How to land more clients (almost) every time

Updated to Business, Speaking on January 23, 2023.

When I was a kid, my Dad used to say “the best time to buy a house is when you don’t need it”. At the time, this was just annoying advice that didn’t make much sense. Kind of like: the fork goes on the left, eat your broccoli, and don’t talk with your mouth full.

But, I really get it now.

I help entrepreneurs to sell their story. They might be seminar leaders, keynote speakers, or authors, but most have one thing in common. They have the “empty calendar” syndrome. There’s nothing worse.

Here’s how it rolls out. 

The phone rings – it’s a client calling to learn if you can come to their event to _____________ [fill in the blank: teach, coach, facilitate, speak]. “Yes!”, you think “I HAVE to land this sale!” Pupils dilate, muscles tense, your throat gets dry – you are in fight/flight mode. Blood has left your brain to head south to biceps, triceps, quadriceps and other muscles irrelevant to landing a sale.


I’ve been there (all too often). Those are the calls when I forget to ask if they have a budget (or even what city their conference is in!) I’m babbling incessantly and not asking qualifying questions, like I should be. And when it comes to fees I really blow it. 

As soon as I mumble my fee, with all the confidence of a first-grade spelling bee contestant, I’m already discounting it.

The more I talk, the worse it gets.

And it happens because I’m staring at an empty calendar. All I can think is that Mr or Mrs. Client is the angel who can turn my fate around. If I land this sale I am RESCUED.

I need bookings, but I won’t get them if I keep acting this way – it’s a classic Catch 22.

Thankfully, there is a solution. 


The trick is to get real about how much time you have up for sale.

Here is some crazy math I presented to an audience recently. You might be as shocked as they were when I show you these numbers.

In my business I do client work only nine months of the year (I don’t do client work in July, August or usually Dec 15 to Jan 15). Excluding weekends that leaves 171 working days. Next, I allow time for client work, marketing campaigns, and ongoing marketing and admin work. It looks something like this:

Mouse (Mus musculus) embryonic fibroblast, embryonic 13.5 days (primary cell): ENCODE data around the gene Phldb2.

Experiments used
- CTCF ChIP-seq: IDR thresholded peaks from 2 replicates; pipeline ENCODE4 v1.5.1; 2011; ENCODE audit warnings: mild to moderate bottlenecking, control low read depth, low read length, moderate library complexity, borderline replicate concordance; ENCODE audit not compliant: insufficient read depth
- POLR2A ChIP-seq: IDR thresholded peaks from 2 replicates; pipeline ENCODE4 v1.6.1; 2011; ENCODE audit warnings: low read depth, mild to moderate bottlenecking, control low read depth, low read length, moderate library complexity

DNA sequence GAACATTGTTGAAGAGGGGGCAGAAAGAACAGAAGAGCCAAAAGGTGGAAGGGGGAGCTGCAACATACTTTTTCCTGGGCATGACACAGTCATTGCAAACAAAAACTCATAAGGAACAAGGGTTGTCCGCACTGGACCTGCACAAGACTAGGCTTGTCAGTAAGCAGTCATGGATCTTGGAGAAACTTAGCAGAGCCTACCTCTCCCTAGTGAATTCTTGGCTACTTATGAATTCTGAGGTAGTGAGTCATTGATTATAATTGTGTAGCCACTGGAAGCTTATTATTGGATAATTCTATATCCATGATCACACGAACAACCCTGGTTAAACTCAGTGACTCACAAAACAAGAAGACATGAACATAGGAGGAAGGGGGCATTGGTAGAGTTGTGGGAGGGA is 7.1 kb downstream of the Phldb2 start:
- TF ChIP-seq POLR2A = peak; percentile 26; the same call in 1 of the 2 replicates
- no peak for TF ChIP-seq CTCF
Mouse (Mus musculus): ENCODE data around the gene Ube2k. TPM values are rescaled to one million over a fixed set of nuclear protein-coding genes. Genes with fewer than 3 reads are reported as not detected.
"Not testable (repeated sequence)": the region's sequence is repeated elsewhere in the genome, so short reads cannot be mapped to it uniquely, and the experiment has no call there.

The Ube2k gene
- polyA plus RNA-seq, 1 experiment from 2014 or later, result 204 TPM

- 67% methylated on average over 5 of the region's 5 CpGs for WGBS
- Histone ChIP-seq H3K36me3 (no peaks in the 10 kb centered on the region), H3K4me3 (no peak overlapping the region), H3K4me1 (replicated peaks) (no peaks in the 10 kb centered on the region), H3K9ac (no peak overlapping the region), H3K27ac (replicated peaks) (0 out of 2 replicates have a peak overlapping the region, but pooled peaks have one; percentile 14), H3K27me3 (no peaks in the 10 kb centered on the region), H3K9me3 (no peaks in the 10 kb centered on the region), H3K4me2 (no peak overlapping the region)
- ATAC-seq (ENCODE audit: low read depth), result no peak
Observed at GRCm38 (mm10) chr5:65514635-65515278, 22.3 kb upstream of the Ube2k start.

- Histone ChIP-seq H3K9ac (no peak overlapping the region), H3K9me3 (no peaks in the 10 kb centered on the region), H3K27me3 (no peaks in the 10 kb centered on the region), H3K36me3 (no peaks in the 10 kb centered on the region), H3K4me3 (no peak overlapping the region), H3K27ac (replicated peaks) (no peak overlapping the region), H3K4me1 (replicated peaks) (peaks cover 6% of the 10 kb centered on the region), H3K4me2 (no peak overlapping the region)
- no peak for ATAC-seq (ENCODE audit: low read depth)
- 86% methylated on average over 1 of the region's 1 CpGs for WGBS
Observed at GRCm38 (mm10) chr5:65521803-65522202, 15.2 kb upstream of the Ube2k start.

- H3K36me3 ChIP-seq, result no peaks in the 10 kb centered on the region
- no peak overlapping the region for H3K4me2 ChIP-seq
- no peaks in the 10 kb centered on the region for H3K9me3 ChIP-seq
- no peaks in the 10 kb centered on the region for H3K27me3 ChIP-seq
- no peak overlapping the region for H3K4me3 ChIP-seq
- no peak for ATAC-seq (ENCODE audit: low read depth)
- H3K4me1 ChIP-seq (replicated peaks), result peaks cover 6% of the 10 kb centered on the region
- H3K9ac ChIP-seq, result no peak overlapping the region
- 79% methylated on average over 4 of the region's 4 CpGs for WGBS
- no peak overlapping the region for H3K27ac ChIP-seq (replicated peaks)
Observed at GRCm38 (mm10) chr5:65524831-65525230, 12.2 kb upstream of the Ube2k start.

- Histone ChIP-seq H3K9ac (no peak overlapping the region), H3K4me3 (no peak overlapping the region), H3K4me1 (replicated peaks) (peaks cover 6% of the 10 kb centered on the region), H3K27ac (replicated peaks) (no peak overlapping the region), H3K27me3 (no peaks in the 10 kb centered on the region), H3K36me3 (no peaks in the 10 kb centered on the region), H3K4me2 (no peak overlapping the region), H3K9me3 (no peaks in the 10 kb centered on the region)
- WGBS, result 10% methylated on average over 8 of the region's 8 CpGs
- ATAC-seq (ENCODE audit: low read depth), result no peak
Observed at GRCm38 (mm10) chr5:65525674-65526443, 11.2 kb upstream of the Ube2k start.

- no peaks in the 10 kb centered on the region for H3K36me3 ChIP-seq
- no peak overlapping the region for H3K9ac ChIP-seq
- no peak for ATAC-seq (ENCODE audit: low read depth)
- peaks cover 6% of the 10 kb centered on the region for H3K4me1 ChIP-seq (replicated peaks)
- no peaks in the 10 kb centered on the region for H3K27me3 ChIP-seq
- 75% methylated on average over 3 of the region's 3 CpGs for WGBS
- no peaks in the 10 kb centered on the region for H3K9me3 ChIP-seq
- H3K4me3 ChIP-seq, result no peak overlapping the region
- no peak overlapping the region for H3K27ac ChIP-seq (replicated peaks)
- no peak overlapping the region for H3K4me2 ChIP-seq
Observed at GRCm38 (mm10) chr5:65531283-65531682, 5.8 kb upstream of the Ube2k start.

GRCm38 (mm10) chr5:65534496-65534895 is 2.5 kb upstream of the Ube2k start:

Total working days 171
– webinars 12
– travel to events 40
– writing days 36
– marketing and admin 20
– consulting/coaching 25
Total 133
Net days available 38

After all that, I have about 38 days available for direct work with clients or speaking.

That’s it: 38 days.

Of course, your numbers will be different, but please get this point: I am budgeting for campaigns and work that normally goes unaccounted for.

And it doesn’t matter if your calculation leaves 25, 50, or 75 days. The idea is to promote scarcity thinking.

Of course, you might choose to accept bookings, client work, etc. on days that are blocked. But get this. The secret to landing more sales is to think in terms of scarcity, not desperation. [tweet this out]

With scarcity thinking I’m confident when the phone rings. I’m calm; in control. I’m driving the conversation, taking notes, and planning my next question. I don’t have the business yet, but I know my available days are few, and the ones they’re considering are precious.


If this is making sense then you need to make some changes today. Here’s how:

Use a wall calendar (see picture of my wall calendar) to block off time for vacation, statutory holidays, existing bookings, holds, and marketing campaigns (if you don’t have campaigns, listen to this podcast). 

wall calendar

Next, mark off travel days, days leading up to marketing campaigns, and wrap-up days after your campaigns. Your available time should already be shrinking.

Lastly, step back and have a good hard look at what’s left. Again, I know if a paying client calls, you might take the booking, regardless of what you have planned for marketing. I might do the same. The idea of this exercise is to put you in charge of your time – for you to be proactively looking at what you need to do so that you are always driving business.

It’s natural to be nervous. After all, any car salesman with a full lot and no traffic will leap on any warm body coming their way. But that won’t help get the sale. The customer will run away screaming, and you’ll just get more frustrated. 

A smart salesperson has the confidence to know that, with some good planning and hard work, they will hit their target every time. And they need to approach every prospect, grounded, confident, and ready to trade their precious time for paid time.


Photo credits: fishing: